Archive for November, 2007

You know how people always say the dead look like they’re sleeping? I even remember thinking that myself about Grandmother Joss, who died when I was nine, and whose hard cheek they made me kiss in her coffin. But Daddy? They’d put too much makeup on him, I thought; too much blush, and it looked a little like he was wearing eyeshadow, and pink lipstick. He just looked dead. Like a painted husk I could blow away with one good breath. They put his glasses on him, and the tie clip from his father, who’d been a Mason. Daddy had tried to join the Masons once, but they blackballed him. Just as well; Benedict Arnold was a Mason, and look where it got him. A rule of thumb: never put anything shiny on the chest of a corpse. It has a way of catching the light, so that when you walk past, it looks as though the person were still breathing. Even though you know they can’t be alive, waxy makeup-faced and stiff, a caricature of the person you knew and loved, cheap navy suit and sideburns all funny, even then, when that Masonic tie clasp catches the soft overheads in the funeral home, it looks for all the world like he’s still breathing. Much as I love my father, much as I miss him already, the thought that he could be lying in this polyester satin-lined box and still be breathing scares the living hell out of me. Dead folks need to stay that way.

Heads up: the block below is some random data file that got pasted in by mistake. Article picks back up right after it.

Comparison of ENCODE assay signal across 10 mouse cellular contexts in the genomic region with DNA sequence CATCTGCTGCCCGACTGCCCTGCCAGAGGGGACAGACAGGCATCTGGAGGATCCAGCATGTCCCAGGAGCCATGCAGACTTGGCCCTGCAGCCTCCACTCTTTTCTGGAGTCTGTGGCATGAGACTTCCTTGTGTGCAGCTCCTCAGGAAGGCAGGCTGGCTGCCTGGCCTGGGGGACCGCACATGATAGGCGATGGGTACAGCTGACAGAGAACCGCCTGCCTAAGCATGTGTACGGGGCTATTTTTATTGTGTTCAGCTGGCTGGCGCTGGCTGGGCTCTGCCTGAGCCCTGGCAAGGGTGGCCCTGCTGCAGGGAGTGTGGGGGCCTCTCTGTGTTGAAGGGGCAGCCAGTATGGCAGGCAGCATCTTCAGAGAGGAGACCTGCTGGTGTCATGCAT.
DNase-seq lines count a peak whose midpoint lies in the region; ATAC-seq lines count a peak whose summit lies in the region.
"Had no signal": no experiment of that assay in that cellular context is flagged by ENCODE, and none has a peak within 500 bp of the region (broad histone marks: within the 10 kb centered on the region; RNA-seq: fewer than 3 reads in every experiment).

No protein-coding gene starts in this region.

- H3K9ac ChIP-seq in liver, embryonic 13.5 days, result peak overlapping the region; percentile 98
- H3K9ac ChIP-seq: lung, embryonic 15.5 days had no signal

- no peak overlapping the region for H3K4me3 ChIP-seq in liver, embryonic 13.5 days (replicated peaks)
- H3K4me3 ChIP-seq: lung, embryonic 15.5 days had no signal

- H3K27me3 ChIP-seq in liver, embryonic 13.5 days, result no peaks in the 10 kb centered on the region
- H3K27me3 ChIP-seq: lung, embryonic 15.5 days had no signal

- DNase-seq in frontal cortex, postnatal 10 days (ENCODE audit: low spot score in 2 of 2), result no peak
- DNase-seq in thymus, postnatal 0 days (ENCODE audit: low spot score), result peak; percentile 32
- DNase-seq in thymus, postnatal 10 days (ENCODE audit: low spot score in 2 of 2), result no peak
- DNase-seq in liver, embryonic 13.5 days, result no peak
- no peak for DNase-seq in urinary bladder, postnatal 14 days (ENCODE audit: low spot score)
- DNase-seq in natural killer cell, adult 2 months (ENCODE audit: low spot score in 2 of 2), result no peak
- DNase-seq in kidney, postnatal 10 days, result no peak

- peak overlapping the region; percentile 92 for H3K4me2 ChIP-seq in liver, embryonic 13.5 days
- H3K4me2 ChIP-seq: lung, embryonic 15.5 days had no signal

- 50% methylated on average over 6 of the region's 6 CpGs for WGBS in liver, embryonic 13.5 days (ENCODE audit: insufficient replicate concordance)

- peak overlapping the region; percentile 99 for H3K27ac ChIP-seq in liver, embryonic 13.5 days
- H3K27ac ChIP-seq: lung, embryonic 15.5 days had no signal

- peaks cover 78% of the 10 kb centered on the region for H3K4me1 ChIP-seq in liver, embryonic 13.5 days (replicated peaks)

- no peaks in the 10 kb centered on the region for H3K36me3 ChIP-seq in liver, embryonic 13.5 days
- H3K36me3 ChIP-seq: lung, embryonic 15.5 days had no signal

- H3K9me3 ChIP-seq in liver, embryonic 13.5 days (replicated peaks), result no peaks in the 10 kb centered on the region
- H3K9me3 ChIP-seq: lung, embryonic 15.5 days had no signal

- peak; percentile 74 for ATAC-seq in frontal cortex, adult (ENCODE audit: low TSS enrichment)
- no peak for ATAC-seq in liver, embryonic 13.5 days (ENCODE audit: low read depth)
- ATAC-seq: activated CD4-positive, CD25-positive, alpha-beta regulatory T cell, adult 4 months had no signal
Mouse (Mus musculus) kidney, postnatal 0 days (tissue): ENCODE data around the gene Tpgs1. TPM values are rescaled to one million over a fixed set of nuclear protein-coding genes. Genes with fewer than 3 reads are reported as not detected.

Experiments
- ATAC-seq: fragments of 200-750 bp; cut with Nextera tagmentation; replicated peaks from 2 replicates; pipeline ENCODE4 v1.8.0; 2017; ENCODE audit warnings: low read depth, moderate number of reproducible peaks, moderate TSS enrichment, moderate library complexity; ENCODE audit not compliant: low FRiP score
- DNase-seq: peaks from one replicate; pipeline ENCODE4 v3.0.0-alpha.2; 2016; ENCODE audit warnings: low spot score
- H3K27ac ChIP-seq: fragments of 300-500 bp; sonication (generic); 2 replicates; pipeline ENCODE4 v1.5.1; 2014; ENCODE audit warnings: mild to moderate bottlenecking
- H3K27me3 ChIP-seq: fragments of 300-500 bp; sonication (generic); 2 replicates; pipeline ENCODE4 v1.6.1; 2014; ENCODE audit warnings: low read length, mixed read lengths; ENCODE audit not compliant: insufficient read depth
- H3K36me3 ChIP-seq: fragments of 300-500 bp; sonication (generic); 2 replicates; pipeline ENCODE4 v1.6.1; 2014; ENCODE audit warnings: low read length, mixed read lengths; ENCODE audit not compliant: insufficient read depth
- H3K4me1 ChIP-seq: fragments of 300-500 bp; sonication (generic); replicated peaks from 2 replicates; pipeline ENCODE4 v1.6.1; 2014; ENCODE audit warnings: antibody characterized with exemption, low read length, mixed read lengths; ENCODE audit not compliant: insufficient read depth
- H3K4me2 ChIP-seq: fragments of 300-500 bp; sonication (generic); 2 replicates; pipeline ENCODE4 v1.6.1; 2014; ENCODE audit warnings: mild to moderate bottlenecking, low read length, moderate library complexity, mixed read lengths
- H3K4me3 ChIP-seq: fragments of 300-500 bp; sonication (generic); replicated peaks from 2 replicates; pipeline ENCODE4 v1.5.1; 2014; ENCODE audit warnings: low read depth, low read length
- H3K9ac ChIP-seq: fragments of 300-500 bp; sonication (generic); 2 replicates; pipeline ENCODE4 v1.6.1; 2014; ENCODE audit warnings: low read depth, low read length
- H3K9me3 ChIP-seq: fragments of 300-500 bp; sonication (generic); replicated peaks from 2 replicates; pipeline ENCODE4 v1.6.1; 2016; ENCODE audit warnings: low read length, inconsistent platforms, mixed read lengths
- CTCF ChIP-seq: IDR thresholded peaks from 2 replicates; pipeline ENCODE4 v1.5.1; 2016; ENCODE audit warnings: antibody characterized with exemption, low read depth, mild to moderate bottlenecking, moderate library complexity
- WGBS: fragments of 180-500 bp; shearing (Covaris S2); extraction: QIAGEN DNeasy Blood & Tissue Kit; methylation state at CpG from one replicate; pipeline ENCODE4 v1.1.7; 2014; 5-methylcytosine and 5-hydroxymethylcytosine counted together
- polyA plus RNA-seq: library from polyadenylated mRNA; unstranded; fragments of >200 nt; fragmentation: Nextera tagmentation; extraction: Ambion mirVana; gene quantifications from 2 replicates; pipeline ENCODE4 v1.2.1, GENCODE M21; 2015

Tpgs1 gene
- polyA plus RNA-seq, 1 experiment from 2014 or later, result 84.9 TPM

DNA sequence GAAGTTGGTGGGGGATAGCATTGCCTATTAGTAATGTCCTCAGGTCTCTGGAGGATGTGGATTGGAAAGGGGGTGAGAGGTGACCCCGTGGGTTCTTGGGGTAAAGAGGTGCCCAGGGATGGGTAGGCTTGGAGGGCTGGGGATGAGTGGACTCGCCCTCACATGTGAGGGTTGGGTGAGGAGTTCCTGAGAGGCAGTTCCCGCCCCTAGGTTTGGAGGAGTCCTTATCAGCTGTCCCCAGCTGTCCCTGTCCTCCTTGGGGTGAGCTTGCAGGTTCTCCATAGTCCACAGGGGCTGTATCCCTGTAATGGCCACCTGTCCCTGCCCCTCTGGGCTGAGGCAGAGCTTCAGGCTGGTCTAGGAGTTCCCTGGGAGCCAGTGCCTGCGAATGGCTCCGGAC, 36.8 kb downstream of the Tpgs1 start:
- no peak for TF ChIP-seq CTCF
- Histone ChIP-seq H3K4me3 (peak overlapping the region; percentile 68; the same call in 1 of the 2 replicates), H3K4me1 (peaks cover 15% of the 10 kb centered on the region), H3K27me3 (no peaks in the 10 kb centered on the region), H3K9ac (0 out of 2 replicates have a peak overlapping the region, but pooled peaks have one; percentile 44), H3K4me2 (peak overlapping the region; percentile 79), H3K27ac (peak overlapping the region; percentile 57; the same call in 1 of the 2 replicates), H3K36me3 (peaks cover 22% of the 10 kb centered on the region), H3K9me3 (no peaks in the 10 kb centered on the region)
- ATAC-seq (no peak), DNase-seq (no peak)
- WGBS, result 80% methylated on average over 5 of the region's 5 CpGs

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I lie in bed.  The ceiling fan stirs the wisps of hair around my face, whirring like the whisper of a companion.  I’ve gotten so I can’t sleep without it, even on the coolest nights.  The toilet flushes,  a brief glimmer of light – door open, light switch flipped – and my husband slips into bed beside me.  He stretches, shifts his weight, yawns hugely and settles in. His body touches mine for only an instant – it’s an accident, and he pulls away quickly.  I wait.  I hear him clear his throat and shuffle under the quilt and think, maybe, but he goes still again. I lie very still, faking sleep; I know it doesn’t matter if I am sleeping or awake, but it makes me feel better to pretend.  When he raises his body suddenly, I am sure he intends to kiss me goodnight, but he reaches for the clock glowing on the night stand, and I see he’s forgotten to set his alarm.  He finishes with the clock and again furrows beneath the covers; within minutes his light snore competes with the fan overhead for my attention, and I, too, roll over, shifting and settling my body for sleep.   A year and a half, I think, and surprised by this I begin to do my count.  The last time we made love was the middle of March, last year, in a hotel room in Paris . . . it is now the fifth of November of the following year, and we have, indeed, passed the eighteen-month mark. Nom myoho renge kyo, I chant silently.

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